Taiwan: Education must get back to basics

Harold Schiffman hfsclpp at gmail.com
Thu Jan 24 14:24:14 UTC 2008

Education must get back to basics

By Prudence Chou

Thursday, Jan 24, 2008, Page 8

FOR A LONG TIME Taiwan's education has had to give way to economic and
political concerns and the voices of students and teachers have been
drowned out by electoral fervor. In particular, the conflict between
the Ministry of Education and the Taipei City Government over the
removal of the inscription dazhong zhizheng (大中至正) on the gate leading
to the National Taiwan Democracy Memorial Hall received a great deal
of media attention. It is regretful that officials traded accusations
and resorted to offensive language over something that could have been
resolved through rational communication.

Meanwhile, the Organization for Economic Cooperation and Development
announced that 15-year-old Taiwanese high school students
participating in the Program for International Student Assessment
(PISA) scored first in mathematics and fourth in science. However, the
Progress in International Reading Literacy Study 2006 by the
International Association for the Evaluation of Educational
Achievement showed that Taiwanese students' reading performance was
quite unsatisfactory and that many elementary and junior-high school
students don't read extracurricular books.

This important piece of news was unfortunately almost ignored because
of the heated debate over the removal of the inscription. Hong Kong,
Japan and Macau readily responded to the results by drawing up new
policies to improve their educational systems. In contrast, Taiwan's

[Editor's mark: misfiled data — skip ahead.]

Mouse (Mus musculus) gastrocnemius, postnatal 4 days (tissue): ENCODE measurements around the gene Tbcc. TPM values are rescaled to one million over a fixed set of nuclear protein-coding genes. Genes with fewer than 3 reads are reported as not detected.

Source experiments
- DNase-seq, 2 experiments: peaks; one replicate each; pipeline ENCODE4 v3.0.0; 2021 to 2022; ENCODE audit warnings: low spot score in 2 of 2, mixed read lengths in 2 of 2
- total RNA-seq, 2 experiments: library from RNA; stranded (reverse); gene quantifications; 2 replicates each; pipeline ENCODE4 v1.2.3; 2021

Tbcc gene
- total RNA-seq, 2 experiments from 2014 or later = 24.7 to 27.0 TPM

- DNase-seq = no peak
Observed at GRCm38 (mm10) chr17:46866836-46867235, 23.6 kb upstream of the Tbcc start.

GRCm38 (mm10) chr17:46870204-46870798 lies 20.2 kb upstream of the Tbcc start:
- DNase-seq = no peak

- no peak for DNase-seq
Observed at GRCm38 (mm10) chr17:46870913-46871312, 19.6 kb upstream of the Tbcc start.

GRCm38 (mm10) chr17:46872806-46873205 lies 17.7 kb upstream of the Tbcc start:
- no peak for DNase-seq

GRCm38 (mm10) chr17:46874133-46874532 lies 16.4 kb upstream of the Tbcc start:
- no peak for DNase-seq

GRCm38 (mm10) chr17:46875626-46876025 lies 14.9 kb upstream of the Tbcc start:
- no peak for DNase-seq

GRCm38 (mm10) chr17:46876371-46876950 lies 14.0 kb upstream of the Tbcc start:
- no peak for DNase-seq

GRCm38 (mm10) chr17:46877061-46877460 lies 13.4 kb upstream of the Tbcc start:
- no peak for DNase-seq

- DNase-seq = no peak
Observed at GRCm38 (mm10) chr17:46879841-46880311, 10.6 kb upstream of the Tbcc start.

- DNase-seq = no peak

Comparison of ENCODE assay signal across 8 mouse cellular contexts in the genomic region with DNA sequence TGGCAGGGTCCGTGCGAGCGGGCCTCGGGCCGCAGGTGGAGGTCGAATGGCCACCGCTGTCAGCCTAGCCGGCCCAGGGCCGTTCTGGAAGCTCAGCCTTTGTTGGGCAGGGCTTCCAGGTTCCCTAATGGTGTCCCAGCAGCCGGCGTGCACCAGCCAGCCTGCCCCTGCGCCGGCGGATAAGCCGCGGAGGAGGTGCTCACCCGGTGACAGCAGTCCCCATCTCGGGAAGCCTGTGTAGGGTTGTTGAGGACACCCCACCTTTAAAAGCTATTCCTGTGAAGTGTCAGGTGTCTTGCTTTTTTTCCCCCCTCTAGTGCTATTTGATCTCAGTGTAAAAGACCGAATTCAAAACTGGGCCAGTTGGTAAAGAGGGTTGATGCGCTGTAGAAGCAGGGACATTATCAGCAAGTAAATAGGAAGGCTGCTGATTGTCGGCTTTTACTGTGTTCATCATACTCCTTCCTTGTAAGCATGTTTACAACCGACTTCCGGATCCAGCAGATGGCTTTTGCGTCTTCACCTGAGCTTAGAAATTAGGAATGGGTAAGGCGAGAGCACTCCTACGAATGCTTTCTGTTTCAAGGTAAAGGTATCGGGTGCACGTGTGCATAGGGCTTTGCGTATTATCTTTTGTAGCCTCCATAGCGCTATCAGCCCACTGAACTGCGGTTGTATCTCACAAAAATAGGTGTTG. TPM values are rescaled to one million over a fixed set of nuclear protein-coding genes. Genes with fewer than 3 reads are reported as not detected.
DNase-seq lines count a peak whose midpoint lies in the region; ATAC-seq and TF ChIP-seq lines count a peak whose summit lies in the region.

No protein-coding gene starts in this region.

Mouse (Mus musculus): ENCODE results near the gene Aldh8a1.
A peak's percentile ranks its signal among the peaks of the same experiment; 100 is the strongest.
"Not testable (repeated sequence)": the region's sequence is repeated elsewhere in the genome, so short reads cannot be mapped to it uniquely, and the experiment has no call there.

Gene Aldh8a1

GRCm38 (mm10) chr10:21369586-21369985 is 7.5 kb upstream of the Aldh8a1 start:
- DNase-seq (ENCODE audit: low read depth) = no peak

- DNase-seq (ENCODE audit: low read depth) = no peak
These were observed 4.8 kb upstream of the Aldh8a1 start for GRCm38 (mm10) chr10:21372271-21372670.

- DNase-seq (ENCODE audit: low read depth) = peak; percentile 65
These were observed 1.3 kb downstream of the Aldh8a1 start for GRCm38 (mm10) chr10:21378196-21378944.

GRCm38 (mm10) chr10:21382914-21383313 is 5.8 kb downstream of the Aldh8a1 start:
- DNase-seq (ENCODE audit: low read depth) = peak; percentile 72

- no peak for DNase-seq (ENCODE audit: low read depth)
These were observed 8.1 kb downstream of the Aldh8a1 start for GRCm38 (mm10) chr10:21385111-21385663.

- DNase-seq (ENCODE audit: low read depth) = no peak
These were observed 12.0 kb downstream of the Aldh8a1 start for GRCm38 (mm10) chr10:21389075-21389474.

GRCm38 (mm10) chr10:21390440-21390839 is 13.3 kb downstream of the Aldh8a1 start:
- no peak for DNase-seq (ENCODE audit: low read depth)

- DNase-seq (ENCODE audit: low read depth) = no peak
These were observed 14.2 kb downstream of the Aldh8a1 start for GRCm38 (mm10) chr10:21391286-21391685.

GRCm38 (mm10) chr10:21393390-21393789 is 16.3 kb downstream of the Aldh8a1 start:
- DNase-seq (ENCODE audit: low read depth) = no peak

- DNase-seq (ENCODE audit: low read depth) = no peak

education officials hailed the test results as a reflection of the
success of the nation's educational reform, but failed to provide the
statistics to back up their claims, such as telling the general public
why students perform well in mathematics and science, if there are any
gender-related differences or differences between urban and rural
areas or if the educational background of parents have an effect. They
also failed to explain why the results were so good when many students
don't like math or science classes, or why so many students don't like
to read.

The government should end conflict and return to educational
fundamentals. Only then can the necessary attention and priority be
given to problems such as the fact that more than 100 elementary and
junior-high schools do not have access to running water and students
missed school because bus operations in the south were suspended.

We also hope the government will accomplish five things:

First, review the 10-year educational reform in order to improve
educational quality. The government should use the results in these
international competitions to review educational reform over the past
dozen years. The review should place equal importance on educational
quality and efficacy. It should also work to achieve fairness and
justness, implement regular evaluations and base educational reform on
objective and quantifiable information.

The government should also strengthen the scientific system for
educational statistics, make it available online and improve studies
of these statistics, all in a bilingual Chinese and English format to
enhance information transparency.

Also, given Taiwan's diplomatic isolation, non-governmental and
governmental organizations should take the initiative to provide
educational information to major international organizations and
participate in international educational assessments to help
strengthen Taiwan's integration into the international community and
provide further benchmarks for national competitiveness.

Second, a review of educational policies that have been frequently
criticized in recent years is urgently needed, including the increased
burden on students resulting from the policy of providing several
different books for one curriculum, the confusion among elementary
school students who must learn three languages -- Chinese, their
native language and English -- at the same time. Other issues that